While cryopreservation certainly has wide-ranging applications and benefits, recent years have seen the emergence of alternative and altogether warmer organ preservation technique – normothermic perfusion. Current techniques only allow for ischemic storage, meaning no blood is in circulation while the organ is out of the body, and consequently cell death occurs incredibly quickly, with cold storage slowing the process. Normothermic perfusion, though, uses an altogether different technique.

Put simply, the technique involves preserving an organ at normal physiological temperatures. The Organ Care System (OCS), developed by US medical technology firm TransMedics, allows organs to keep their functionality outside of the body for much greater periods of time, and even creates an environment that allows doctors to ‘reanimate’ the organ within the OCS to extend its lifespan and allow important physical assessments to be performed. “Hearts beat, lungs breathe, kidneys produce urine, livers produce bile,” says TransMedics’ website.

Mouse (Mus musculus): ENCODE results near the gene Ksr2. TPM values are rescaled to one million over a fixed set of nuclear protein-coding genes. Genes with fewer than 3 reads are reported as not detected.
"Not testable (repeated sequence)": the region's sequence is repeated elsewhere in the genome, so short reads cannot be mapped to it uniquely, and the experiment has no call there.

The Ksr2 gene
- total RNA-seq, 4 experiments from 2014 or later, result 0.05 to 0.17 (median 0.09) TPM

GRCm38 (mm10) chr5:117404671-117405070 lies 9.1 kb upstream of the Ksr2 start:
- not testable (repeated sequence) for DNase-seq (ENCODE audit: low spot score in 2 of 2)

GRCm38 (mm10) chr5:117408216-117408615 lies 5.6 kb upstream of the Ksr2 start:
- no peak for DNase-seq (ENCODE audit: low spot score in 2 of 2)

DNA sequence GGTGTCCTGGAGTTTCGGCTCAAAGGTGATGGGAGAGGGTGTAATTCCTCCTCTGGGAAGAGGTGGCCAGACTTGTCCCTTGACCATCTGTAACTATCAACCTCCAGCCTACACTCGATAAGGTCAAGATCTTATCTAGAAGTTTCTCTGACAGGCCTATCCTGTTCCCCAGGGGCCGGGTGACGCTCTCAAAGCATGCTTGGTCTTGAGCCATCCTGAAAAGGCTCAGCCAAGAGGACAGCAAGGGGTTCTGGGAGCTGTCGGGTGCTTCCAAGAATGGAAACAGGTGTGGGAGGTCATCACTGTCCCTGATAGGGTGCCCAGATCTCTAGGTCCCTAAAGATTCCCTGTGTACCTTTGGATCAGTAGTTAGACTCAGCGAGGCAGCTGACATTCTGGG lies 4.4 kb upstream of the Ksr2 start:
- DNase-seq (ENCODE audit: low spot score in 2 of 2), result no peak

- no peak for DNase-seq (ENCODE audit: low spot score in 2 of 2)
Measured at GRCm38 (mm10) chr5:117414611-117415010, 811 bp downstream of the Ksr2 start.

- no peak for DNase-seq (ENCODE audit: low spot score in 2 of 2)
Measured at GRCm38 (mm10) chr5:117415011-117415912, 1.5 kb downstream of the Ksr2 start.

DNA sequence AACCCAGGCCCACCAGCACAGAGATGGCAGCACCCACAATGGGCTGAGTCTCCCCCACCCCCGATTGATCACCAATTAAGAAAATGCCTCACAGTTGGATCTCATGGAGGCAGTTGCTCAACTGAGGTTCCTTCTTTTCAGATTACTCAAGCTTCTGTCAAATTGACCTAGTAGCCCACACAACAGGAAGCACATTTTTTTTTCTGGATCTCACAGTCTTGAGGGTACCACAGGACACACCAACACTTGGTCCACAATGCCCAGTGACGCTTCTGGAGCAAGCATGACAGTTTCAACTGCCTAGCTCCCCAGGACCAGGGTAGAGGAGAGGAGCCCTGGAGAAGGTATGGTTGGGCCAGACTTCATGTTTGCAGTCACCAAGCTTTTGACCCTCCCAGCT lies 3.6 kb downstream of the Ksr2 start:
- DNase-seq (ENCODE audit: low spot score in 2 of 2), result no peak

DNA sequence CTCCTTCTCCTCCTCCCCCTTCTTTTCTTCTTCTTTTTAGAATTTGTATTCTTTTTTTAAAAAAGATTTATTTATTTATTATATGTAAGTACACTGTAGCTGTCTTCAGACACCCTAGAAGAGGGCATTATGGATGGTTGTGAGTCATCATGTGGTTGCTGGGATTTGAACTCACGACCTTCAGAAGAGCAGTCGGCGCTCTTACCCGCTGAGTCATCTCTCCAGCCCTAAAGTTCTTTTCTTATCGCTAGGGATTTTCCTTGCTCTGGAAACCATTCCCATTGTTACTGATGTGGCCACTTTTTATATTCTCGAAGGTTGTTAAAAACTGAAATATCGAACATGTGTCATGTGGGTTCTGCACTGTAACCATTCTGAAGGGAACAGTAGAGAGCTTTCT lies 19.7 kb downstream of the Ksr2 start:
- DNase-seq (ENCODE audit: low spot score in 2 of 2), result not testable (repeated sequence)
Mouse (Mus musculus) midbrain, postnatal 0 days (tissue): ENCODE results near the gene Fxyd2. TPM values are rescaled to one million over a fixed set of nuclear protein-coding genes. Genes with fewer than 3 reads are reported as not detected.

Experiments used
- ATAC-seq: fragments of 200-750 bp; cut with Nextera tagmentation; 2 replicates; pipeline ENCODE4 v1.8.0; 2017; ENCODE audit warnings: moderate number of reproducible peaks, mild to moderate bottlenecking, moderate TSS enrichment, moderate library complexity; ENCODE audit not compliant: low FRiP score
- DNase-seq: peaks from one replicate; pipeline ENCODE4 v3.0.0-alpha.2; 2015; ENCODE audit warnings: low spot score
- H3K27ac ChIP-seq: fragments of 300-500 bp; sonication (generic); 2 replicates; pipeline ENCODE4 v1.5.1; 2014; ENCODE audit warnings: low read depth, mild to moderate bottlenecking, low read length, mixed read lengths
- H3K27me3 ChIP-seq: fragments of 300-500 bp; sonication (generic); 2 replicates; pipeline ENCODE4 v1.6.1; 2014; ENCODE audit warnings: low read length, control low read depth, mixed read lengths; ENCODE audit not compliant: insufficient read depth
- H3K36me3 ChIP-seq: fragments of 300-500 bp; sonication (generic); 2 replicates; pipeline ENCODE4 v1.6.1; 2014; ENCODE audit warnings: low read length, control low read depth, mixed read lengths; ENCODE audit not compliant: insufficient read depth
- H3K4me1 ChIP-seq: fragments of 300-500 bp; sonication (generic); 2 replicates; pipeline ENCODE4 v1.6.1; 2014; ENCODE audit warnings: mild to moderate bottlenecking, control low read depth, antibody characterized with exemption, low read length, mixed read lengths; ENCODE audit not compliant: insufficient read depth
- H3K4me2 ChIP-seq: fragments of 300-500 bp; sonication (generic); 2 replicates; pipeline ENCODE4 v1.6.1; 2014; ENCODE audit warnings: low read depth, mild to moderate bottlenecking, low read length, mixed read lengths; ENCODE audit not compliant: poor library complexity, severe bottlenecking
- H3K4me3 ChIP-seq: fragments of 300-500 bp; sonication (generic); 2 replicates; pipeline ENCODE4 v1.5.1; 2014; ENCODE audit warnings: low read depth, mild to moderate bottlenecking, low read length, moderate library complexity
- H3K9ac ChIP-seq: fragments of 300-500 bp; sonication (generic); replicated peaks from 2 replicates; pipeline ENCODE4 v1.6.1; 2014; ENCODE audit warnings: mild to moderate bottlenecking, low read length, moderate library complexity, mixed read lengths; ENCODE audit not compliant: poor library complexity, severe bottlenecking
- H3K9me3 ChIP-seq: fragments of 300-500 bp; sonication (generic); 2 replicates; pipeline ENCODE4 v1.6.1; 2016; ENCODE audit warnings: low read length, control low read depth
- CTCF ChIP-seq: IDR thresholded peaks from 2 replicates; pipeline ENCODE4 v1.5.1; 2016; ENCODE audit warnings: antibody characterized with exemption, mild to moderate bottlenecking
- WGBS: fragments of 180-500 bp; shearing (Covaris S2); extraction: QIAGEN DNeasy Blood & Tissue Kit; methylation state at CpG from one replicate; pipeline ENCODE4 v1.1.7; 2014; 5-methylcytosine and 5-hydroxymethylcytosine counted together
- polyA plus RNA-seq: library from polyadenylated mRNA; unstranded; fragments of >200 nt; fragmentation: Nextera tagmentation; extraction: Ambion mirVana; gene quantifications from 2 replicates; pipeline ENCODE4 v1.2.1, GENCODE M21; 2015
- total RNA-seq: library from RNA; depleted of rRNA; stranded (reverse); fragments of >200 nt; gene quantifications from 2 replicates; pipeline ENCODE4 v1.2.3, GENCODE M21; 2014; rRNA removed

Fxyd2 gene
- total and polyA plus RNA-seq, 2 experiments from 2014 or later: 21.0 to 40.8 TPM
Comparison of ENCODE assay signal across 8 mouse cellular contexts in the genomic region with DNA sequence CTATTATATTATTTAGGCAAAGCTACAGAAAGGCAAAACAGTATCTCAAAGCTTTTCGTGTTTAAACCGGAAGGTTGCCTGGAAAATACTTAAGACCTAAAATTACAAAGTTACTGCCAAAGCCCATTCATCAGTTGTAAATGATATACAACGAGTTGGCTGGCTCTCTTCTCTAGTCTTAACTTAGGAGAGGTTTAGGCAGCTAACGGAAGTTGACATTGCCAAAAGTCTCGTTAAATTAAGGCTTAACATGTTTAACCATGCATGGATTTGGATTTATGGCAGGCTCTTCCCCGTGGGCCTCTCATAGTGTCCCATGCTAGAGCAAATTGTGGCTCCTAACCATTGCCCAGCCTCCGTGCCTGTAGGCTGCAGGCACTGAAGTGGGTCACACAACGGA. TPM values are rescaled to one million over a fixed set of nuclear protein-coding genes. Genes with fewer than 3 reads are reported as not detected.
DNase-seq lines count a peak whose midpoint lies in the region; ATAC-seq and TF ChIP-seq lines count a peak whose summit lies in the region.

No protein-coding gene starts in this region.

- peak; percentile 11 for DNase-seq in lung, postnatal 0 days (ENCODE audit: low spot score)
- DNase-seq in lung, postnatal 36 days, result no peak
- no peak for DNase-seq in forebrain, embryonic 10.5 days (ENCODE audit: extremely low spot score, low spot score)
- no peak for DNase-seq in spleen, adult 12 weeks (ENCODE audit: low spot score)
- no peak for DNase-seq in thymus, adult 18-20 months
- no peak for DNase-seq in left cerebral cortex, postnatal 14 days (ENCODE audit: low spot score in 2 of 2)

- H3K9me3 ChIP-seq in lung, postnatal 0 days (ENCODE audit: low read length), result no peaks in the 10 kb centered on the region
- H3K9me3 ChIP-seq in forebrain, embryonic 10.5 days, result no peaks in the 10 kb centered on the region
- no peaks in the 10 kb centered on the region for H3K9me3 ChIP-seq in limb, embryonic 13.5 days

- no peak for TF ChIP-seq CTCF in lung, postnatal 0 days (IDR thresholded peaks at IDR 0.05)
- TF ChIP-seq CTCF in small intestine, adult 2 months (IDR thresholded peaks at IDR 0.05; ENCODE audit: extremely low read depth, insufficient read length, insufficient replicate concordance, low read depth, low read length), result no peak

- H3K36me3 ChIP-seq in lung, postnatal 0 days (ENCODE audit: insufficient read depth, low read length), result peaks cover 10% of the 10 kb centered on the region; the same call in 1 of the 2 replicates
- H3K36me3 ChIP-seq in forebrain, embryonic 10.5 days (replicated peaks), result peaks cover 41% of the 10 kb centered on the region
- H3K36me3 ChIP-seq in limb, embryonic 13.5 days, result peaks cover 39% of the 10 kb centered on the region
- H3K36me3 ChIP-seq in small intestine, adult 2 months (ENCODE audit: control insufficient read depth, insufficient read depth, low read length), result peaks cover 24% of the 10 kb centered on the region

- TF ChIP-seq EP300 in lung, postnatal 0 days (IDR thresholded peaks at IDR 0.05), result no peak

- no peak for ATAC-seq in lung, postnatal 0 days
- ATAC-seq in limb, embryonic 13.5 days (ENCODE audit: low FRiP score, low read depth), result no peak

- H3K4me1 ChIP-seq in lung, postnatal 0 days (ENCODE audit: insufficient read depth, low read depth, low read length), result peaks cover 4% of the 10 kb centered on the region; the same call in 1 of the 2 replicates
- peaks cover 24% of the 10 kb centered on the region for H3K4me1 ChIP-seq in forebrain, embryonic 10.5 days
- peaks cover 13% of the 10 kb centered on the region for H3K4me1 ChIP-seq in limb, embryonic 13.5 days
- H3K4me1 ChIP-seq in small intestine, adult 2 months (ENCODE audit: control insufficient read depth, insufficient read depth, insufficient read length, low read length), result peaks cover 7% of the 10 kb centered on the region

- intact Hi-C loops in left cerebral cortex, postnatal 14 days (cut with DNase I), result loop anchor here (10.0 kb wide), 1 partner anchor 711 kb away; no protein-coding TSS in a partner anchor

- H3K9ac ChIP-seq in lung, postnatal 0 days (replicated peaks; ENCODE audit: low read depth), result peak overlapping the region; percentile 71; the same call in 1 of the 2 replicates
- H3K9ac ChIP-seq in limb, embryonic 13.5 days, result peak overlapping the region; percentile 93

OCS allows organs to keep their functionality outside of the body for much greater periods of time.

The OCS simulates the conditions of the human body, and blood from the organ’s donor is used to maintain blood oxygenation. The device is in use in several countries around the world, including Canada, Australia, and several European countries, and is currently under Food and Drug Administration approval in the US. To date, Transmedics have created specific organ care systems for hearts, lungs and livers.